If you're looking for a no-frills budget mountain bike saddle, this is it

Product Overview

Overall rating:

Score 7

Ragley Tracker


  • Cheap as chips, great value with cro-mo rails and Kevlar edges


  • Not much grip when wet, cheaper construction not super-durable, only single width


Ragley Tracker saddle review


Price as reviewed:


The first thing we noticed about the Ragley Tracker is the price. £30 is stonking good value for a saddle at this weight with cro-mo rails, a synthetic leather cover and Kevlar edges. The build is not quite as good as some of the others on test, but you have to take a hit somewhere. 

If you’re looking for something a bit more premium and performance, or with more width options, check out our list of the best mountain bike saddles.

Instead of a bonded cover, the Ragley skin is glued and stapled in place. So far, we’ve not had any issues with it splitting or coming unstuck, but there are a few areas where it’s not very neat and you can actually see the foam poking through. The key thing with this construction however, is the cover is under tension, which is sometimes why it quickly gets worse when you get a split.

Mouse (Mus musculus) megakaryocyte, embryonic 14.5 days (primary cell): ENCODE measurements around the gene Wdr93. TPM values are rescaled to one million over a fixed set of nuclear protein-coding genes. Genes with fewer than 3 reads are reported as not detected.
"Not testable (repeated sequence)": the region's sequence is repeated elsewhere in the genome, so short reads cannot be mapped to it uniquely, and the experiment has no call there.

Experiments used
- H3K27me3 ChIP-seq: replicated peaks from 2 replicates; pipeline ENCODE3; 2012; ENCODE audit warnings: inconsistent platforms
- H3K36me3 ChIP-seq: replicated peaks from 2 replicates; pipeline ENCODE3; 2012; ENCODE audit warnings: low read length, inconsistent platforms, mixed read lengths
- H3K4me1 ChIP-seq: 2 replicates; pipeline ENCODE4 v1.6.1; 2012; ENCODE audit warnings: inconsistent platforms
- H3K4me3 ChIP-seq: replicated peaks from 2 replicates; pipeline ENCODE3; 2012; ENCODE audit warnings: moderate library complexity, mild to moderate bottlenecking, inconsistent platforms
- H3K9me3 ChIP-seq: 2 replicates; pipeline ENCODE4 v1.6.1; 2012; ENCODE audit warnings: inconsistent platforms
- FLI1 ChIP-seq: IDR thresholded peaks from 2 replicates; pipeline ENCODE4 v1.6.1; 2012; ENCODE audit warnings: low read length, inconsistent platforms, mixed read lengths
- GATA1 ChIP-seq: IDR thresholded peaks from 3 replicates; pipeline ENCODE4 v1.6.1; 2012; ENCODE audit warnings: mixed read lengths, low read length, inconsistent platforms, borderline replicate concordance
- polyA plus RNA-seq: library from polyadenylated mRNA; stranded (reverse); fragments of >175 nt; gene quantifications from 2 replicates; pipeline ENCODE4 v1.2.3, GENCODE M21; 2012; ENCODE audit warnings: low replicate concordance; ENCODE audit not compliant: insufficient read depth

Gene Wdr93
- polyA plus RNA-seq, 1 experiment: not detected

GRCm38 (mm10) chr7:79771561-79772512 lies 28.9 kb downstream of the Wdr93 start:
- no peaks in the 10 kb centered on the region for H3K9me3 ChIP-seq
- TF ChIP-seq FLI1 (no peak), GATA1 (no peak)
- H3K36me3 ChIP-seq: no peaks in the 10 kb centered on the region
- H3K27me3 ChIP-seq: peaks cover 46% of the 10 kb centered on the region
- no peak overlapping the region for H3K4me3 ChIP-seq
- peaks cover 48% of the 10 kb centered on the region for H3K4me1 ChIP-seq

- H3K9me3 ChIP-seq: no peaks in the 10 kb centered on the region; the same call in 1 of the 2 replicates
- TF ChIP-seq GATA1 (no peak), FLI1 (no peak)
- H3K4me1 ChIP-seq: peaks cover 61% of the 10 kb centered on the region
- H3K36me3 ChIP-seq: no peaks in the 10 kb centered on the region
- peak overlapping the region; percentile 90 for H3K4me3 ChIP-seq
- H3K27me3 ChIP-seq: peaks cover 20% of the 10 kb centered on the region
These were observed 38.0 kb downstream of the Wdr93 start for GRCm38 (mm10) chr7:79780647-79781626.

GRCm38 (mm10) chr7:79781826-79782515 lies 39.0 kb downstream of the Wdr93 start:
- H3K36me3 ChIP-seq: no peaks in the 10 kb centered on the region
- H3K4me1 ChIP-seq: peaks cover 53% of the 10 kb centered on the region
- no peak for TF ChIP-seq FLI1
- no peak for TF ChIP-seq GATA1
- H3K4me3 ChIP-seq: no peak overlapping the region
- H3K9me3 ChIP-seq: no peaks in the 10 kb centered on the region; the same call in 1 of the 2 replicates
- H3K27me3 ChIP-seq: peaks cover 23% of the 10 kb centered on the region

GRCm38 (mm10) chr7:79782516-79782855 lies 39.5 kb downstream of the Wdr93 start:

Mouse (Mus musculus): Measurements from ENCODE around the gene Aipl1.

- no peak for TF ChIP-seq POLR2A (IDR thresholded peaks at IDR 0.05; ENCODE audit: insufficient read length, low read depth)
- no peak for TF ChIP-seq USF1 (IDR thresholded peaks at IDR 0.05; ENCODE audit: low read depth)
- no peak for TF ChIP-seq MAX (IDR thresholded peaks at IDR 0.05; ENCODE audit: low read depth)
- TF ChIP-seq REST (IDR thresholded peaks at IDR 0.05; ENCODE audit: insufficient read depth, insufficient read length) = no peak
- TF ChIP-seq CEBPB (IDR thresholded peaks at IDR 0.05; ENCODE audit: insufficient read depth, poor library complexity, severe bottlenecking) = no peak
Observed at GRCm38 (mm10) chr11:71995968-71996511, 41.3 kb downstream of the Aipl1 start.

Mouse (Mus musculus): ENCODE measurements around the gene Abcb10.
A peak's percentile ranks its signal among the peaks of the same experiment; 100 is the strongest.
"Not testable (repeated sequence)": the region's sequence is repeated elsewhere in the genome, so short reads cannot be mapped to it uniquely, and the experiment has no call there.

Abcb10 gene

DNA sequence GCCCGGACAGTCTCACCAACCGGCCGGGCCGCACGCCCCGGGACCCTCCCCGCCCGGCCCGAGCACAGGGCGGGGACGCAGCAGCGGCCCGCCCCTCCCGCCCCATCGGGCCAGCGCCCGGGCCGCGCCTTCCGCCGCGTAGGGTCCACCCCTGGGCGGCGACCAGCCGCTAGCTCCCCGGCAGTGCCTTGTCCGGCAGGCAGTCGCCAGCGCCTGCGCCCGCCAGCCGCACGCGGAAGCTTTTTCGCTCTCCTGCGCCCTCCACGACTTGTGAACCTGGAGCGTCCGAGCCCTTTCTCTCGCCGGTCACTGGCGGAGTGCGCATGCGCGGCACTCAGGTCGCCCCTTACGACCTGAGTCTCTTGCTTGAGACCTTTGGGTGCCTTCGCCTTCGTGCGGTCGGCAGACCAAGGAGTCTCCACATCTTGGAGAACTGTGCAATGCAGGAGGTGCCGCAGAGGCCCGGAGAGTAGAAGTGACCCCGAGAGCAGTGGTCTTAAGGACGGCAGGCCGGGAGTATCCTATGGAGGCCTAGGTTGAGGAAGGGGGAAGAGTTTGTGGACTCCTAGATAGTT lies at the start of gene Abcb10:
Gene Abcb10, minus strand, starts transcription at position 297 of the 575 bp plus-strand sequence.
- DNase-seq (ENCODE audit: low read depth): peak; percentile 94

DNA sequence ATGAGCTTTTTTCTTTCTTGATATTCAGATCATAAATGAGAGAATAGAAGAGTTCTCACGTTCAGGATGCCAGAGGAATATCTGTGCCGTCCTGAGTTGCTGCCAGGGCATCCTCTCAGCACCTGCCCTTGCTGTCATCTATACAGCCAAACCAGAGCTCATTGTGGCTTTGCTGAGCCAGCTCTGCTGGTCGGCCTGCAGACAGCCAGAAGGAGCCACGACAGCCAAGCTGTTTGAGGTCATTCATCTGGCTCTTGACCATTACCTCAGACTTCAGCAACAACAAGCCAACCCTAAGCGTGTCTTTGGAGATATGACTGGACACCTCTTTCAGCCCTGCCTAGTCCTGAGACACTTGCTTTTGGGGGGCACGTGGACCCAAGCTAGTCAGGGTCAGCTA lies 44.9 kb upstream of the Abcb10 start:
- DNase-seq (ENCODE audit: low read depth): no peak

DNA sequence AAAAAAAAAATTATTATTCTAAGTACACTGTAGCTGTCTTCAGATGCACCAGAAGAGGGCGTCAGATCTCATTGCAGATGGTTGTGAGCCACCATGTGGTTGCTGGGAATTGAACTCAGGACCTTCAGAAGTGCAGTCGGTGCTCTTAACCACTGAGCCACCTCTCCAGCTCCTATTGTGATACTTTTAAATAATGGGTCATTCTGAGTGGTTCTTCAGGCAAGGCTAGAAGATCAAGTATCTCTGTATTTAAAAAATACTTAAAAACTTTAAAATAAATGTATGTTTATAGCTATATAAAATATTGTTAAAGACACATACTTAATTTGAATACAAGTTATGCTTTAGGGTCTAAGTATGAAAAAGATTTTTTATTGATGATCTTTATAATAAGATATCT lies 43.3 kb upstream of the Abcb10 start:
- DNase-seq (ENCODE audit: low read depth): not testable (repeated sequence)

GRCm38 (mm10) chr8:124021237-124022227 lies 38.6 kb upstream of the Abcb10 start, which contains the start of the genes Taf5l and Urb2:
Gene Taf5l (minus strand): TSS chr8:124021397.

The profile and tapered shape are reminiscent of the old Charge Spoon, which interestingly you still see online for £20. It has a slight hammock shape, quite a bit of padding in the nose area, a short channel and a slight notch at the rear for tyre clearance.

It’s not a particularly wide saddle and the shape does taper down around the sit bones, so you rock a bit more on this one. To get a comfortable position we actually angled the nose down slightly and that allowed us to sit more into the shoulders of the saddle. This also lifts the tail, so you don’t go flying off the back. When the saddle is covered in mud there is not a lot of grip and, like the WTB SL8, those Kevlar wear patches do hold on to it.

The Tracker features Crn/Ti Alloy rails, which suggest they’re titanium. They’re not. They’re cro-mo rails with a surface coating and a trace element to improve the tensile strength. Either way the Tracker is still one of the lightest saddles on test, although that’s because there’s very little meat at the rear, not because the rails are particularly lightweight.


The quality is average, there’s only a single width, and it’s not that supportive and a bit hard at the rear, but it’s dead cheap. If you want a good looking saddle for peanuts, this is it.